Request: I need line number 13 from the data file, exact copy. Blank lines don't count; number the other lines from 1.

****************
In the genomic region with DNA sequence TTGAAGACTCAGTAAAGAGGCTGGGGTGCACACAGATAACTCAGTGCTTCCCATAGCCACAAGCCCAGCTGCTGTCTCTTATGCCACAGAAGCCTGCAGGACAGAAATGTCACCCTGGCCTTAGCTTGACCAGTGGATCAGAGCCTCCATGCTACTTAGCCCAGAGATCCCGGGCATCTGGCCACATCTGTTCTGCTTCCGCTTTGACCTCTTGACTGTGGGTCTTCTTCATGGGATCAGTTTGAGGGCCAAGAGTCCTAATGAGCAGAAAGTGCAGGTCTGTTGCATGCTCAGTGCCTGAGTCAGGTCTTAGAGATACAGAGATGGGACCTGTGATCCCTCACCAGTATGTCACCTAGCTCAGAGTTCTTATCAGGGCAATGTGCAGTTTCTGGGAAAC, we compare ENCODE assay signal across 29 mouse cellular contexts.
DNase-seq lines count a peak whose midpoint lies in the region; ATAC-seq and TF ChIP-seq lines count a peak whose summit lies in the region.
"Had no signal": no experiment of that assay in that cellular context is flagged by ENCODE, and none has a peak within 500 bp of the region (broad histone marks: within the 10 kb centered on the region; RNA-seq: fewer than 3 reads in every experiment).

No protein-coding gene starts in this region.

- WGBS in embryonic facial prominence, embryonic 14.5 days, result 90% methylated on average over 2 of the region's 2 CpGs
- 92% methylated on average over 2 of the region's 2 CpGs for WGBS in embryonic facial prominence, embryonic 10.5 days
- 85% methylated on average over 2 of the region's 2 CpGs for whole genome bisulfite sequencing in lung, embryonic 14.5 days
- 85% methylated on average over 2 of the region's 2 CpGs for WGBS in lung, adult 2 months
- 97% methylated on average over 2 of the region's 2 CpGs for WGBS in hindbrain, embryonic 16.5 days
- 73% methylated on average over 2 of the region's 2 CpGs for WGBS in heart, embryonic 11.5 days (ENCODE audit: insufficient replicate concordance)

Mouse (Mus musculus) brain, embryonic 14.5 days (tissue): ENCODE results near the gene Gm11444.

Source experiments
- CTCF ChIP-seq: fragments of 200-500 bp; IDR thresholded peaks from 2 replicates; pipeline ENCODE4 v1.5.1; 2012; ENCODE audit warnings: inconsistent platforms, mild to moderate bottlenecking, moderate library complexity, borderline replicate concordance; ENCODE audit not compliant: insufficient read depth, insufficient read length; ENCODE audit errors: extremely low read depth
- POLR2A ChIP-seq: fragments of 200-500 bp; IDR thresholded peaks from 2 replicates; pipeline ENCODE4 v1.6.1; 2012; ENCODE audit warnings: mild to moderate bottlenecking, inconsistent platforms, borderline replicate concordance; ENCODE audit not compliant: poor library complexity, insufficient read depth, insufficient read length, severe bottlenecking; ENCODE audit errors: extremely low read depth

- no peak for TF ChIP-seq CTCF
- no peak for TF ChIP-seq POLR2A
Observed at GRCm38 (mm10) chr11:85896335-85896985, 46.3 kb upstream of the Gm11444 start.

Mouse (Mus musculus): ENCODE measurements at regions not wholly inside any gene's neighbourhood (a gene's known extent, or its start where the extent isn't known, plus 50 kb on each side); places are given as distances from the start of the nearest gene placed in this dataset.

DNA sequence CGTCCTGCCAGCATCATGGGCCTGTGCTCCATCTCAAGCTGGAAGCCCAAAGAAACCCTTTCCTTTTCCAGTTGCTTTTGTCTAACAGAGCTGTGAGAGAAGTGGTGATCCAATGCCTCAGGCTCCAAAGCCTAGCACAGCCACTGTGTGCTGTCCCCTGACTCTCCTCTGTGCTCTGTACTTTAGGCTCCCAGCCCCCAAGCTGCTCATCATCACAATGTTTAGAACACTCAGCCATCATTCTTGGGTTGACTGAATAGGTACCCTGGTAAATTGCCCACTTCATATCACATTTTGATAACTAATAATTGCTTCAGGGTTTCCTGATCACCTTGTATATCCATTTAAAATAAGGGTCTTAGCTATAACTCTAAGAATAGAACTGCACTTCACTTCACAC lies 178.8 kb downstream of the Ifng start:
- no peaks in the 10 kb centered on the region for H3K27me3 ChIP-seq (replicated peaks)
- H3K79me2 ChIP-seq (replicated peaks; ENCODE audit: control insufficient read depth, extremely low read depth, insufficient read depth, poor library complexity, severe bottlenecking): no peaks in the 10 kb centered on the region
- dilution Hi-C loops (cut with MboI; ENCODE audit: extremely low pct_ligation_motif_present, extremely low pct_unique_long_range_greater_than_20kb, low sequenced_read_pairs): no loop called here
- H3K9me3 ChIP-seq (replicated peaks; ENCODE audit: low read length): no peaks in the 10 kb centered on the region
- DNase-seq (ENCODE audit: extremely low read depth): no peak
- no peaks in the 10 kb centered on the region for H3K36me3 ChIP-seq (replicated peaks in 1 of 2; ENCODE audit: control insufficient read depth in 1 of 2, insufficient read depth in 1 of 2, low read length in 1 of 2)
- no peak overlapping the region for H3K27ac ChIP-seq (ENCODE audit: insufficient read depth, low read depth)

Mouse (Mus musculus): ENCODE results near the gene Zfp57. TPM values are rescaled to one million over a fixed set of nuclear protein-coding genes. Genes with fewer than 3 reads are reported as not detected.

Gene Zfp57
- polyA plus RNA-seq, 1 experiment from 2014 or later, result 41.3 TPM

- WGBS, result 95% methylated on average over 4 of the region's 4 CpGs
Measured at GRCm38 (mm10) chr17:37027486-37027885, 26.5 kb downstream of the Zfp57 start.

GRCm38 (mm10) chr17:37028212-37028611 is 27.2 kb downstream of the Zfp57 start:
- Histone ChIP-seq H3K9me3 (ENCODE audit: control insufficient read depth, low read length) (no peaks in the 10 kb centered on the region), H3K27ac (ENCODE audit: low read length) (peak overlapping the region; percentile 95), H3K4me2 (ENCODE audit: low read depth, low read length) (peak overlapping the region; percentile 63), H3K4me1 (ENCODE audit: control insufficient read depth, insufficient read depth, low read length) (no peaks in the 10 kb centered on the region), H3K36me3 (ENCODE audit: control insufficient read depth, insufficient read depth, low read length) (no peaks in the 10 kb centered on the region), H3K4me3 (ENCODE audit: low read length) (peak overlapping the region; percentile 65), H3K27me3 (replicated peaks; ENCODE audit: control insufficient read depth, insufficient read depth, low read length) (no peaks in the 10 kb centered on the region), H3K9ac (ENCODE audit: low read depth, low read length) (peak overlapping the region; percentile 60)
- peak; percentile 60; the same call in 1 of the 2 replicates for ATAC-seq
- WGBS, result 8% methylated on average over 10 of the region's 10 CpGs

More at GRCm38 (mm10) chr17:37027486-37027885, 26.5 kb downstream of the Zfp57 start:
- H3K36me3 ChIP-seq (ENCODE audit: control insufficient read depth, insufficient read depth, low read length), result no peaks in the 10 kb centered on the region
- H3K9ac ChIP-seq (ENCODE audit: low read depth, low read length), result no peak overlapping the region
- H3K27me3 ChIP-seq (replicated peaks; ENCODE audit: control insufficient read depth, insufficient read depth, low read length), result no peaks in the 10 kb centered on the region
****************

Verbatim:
- CTCF ChIP-seq: fragments of 200-500 bp; IDR thresholded peaks from 2 replicates; pipeline ENCODE4 v1.5.1; 2012; ENCODE audit warnings: inconsistent platforms, mild to moderate bottlenecking, moderate library complexity, borderline replicate concordance; ENCODE audit not compliant: insufficient read depth, insufficient read length; ENCODE audit errors: extremely low read depth